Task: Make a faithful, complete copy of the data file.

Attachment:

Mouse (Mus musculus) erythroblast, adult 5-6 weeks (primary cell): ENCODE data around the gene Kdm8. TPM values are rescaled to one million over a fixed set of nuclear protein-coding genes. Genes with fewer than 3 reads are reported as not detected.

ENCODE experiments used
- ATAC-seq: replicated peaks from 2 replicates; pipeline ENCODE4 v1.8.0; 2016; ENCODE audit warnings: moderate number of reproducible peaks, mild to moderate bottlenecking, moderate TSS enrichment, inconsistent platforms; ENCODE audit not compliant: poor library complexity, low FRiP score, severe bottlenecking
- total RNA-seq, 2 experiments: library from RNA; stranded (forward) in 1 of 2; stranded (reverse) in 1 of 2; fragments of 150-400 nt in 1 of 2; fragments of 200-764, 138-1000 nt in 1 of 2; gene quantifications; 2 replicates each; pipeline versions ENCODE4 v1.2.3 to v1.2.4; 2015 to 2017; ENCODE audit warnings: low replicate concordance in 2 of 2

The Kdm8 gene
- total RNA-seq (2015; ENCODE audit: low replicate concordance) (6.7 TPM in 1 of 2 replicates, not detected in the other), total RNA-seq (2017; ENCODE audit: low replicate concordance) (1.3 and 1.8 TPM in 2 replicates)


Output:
Mouse (Mus musculus) erythroblast, adult 5-6 weeks (primary cell): ENCODE data around the gene Kdm8. TPM values are rescaled to one million over a fixed set of nuclear protein-coding genes. Genes with fewer than 3 reads are reported as not detected.

ENCODE experiments used
- ATAC-seq: replicated peaks from 2 replicates; pipeline ENCODE4 v1.8.0; 2016; ENCODE audit warnings: moderate number of reproducible peaks, mild to moderate bottlenecking, moderate TSS enrichment, inconsistent platforms; ENCODE audit not compliant: poor library complexity, low FRiP score, severe bottlenecking
- total RNA-seq, 2 experiments: library from RNA; stranded (forward) in 1 of 2; stranded (reverse) in 1 of 2; fragments of 150-400 nt in 1 of 2; fragments of 200-764, 138-1000 nt in 1 of 2; gene quantifications; 2 replicates each; pipeline versions ENCODE4 v1.2.3 to v1.2.4; 2015 to 2017; ENCODE audit warnings: low replicate concordance in 2 of 2

The Kdm8 gene
- total RNA-seq (2015; ENCODE audit: low replicate concordance) (6.7 TPM in 1 of 2 replicates, not detected in the other), total RNA-seq (2017; ENCODE audit: low replicate concordance) (1.3 and 1.8 TPM in 2 replicates)